It’s cold on Lesvos. Around 4 or 5 degrees Celsius or even less during the night. The military run Moria camp is on a hill and the wind makes it even feel colder. Images in my head. The same images that I saw many times before on the Balkan route. Despair in peoples eyes, hunger, broken shoes, improvised tents and wet clothes. Welcome to Europe!
I arrived at Lesvos on December 17 and every time I think I have seen it all, the European Union (EU) and it’s member states proof me wrong. When I went into the Moria camp for the first time I saw stockpiles of trash, people living in summer tents and people waiting in front of the registration office. Moria is totally overcrowded, the EU/Turkey deal turned the Greek islands into open prisons. Apart from some so-called “vulnerable” people nobody is allowed to leave the islands. But the criteria of who is considered to be vulnerable and who is not are a joke.
About 15.000 people are now trapped on the Greek islands. Some for more then 18 months now. After more and more media reports about the inhuman conditions people are forced to live in and the ongoing #OpenTheIslands campaign the Greek government finally started to bring more people to the Greek main land. But at some days the numbers of new people that are arriving on the Greek islands are higher then the number of people that are transferred to the mainland of the Greek territory.
And the EU? The architects of this deliberately created inhuman conditions granted €7.000.000 for emergency aid on the Greek islands. Of course they immediately released a statement about their refugee aid efforts. It’s sickening that the EU doesn’t cancel the EU/Turkey deal but instead release a statement about some cosmetic aid programs. The policy of the EU and it’s member states is clear: “Don’t come to Europe. You are not welcome!” That’s what deals with countries like Turkey and Libya are about. Instead of opening the borders and the right for the freedom of movement, the EU member states imprisoned thousands of people on the Greek islands. Imprisoned in open air prisons, because when people are not allowed to leave the islands it means nothing else than that they are trapped and imprisoned.
It’s not like the EU member states would offer some kind of human gesture or relief when they would open the borders. EU member states like France, Germany and Great Britain are among the biggest arm sellers in the world. Apart from states like the USA and China these (and some other) EU states are exporting arms to every continent. The EU is also pushing trade deals that destroy peoples lives in many countries. In other words; the EU is one of the actors that caused and are still causing the reasons why people flee from their villages and cities.
After I arrived on Lesvos with the Cars of Hope Wuppertal team, we first had a few meetings with different people who are working on the island. The last time I was here was in September, but the situation on the Balkan route is always changing and it’s changing fast. After the meetings some of the Cars of Hope team went to the Moria camp to speak with some people that live in the camp. I went to the local Syriza headquarters, which was occupied at that time. I spoke about the negotiation process between the refugees and Syriza rpresentatives, but it was to early to tell how things would develop at that moment.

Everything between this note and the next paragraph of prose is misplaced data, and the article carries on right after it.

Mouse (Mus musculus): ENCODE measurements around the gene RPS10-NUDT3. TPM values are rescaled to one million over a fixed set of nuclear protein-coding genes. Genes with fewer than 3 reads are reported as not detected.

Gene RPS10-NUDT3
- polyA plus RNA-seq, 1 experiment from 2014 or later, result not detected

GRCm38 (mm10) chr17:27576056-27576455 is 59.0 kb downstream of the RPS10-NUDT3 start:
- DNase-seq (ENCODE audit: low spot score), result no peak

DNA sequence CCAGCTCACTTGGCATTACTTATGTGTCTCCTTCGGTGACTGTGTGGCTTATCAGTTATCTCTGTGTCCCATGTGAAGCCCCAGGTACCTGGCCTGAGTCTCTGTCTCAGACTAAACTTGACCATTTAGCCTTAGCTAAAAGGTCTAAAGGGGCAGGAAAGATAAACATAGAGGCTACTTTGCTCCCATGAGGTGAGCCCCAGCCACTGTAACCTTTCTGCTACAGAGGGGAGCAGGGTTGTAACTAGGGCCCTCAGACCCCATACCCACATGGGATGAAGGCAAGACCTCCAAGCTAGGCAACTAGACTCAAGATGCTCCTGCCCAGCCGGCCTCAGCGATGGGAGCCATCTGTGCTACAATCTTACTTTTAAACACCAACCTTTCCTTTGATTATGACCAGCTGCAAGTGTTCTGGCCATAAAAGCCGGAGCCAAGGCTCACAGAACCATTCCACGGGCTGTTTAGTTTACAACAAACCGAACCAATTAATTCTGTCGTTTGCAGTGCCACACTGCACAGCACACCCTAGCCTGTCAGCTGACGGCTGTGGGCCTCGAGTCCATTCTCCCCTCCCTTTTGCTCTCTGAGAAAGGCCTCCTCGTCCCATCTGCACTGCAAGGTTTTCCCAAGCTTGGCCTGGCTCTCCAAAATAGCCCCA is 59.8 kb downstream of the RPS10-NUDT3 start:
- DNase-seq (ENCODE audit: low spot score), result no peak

The next day two of our team worked in the No Border Kitchen. A non-hierarchical group that continuously works with refugees on Lesvos and is doing a great job (You can support the work of No Borders Kitchen by joining their crowdfunding campaign; here). Others went to different camps and the life-vest-jacket graveyard. I joined the last group. I recorded some video material (Video below) and saw the same images that I saw so many times on the Balkan route.
The last spot we went to was the wild camp outside of the Moria camp. The wild camp was about three times as big as it was during my last stay in September. The smell of burned plastic… Like in Idomeni, or the last winter when I was in Belgrade, people are burning everything they can get to stay warm. There are many children in the wild camp. Many of them have broken shoes or they are walking with slippers in the cold. Like in the Moria camp, there is a lack of about everything in the wild camp. Some of us went inside the Moria camp and talked with many people who live in the Moria camp. We also spoke with many people in the wild camp. One of our group speaks Arabic so we were able to speak with a part of the refugees in their native language. We also started to make lists to be able to distribute nappies and baby food in the coming days and started to create a system to distribute it. In the evening we brought some stuff to the occupied Syriza building.